The heterogeneity of the country regarding the opinion of the revolution is reflected in the polls, but also in the one of the explicit demonstrations of the politics of memory, namely the monuments. Thus, in Kirov there was a monument to Dzerzhinskii, erected in 2017 by the local KGB veterans. In Cheliabinsk, the monument to Stolypin was installed, and in Surgut an illegal one to Stalin was erected. The monuments which were already erected raised a lot of discussion. Monuments to Lenin in Ukraine were demolished, but in Russia some people want to keep the monuments just for the reasons that the monuments should not be crushed. The recent events in Charlottesville concerning the confederate monument are somewhat analogous.
Nevertheless, the anniversary as a resource is underused in Russia. People avoid referring to the Russian revolution in their protests against authorities. The revolution is depicted as a potential threat, and visual resemblance between Naval’nyi and Kerenskii (no matter how accurate) is used against the leader of the opposition who can open the way to radical forces. Instead of the anniversary, the most popular discussion in Russia concerned the film Matilda, which tells the story of the affair between Nicolas II and the Polish ballerina Matilda. The film provoked the “anti-Matilda movement” led by Natalia Poklonskaia, who treats Nicolas II like a saint and sees the movie as blasphemy. Discussions about the film “Matilda” exemplify how the 1917 revolution is largely unmentioned in political discussions. Nobody wants to appeal to, or to repeat the revolution. Russia has overfulfilled its plan for revolutions.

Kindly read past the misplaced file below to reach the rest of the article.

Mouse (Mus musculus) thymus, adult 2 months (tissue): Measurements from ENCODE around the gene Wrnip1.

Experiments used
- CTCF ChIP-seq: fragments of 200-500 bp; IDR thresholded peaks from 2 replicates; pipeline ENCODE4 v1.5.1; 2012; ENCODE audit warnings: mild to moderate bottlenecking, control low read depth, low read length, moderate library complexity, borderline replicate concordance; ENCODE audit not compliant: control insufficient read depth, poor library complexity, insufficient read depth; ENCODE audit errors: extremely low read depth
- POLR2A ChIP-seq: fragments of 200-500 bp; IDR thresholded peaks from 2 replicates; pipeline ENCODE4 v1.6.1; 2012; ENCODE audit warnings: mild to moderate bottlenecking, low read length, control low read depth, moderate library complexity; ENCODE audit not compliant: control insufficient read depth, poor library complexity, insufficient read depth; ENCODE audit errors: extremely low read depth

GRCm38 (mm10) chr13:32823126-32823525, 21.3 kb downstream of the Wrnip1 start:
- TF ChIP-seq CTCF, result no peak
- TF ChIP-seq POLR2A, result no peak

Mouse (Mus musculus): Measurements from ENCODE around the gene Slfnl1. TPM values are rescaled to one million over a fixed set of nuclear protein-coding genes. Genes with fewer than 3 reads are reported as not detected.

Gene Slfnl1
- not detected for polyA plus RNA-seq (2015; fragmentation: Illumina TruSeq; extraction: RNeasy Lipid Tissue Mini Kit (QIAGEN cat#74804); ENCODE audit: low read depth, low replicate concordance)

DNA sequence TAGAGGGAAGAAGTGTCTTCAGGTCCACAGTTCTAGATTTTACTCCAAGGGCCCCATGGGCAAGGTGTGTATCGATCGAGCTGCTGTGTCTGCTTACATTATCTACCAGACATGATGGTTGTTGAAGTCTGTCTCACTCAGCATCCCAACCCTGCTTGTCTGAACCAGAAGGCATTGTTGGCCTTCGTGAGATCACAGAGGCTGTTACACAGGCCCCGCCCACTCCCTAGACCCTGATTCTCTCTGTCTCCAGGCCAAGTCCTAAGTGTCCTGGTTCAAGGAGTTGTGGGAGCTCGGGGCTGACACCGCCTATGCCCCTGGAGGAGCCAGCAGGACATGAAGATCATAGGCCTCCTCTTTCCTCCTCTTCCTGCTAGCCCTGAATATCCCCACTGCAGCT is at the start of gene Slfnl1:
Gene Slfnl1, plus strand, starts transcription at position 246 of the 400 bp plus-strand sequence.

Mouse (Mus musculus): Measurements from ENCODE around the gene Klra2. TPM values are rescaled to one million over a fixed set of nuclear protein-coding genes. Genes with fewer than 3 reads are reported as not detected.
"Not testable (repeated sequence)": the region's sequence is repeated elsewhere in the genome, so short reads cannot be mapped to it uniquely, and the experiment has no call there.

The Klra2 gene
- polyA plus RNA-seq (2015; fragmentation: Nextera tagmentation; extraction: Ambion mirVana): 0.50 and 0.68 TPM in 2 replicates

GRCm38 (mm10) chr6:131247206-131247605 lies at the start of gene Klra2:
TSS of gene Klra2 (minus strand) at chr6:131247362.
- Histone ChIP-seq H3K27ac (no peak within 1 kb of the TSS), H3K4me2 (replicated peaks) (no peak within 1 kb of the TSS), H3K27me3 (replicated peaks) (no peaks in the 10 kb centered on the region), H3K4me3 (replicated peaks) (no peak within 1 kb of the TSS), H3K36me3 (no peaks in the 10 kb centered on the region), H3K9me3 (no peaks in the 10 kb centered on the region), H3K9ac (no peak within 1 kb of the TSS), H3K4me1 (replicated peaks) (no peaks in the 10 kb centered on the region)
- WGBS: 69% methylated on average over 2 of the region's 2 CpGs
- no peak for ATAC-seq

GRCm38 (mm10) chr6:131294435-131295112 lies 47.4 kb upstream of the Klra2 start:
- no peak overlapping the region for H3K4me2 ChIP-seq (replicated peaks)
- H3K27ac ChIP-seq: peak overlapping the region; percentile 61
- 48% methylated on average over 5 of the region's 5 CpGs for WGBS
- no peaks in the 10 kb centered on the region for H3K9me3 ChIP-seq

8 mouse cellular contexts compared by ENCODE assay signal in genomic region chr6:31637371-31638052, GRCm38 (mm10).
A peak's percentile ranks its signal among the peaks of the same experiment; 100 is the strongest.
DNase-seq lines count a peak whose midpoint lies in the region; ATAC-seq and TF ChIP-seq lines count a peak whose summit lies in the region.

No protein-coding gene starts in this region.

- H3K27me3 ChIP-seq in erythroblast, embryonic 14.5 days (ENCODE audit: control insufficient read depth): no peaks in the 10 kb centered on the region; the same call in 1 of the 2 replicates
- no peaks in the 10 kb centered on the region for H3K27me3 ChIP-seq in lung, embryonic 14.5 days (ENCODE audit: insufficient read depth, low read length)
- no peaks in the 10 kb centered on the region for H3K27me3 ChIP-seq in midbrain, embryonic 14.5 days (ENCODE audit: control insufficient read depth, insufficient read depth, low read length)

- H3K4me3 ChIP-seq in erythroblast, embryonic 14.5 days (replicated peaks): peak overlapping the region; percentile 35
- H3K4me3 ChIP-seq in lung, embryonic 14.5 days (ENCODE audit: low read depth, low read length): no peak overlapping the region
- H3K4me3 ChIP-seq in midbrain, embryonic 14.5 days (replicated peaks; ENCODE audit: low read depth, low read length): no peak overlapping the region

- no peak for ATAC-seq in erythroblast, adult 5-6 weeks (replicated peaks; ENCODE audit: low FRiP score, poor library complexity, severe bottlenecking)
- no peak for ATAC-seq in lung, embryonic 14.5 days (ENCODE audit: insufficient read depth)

Marija Fedjanina is a PhD student in the department of Slavic Languages and Literatures. Her research interest include Russian modernism and European avant-garde, postmodern literature and its relation to critical theory.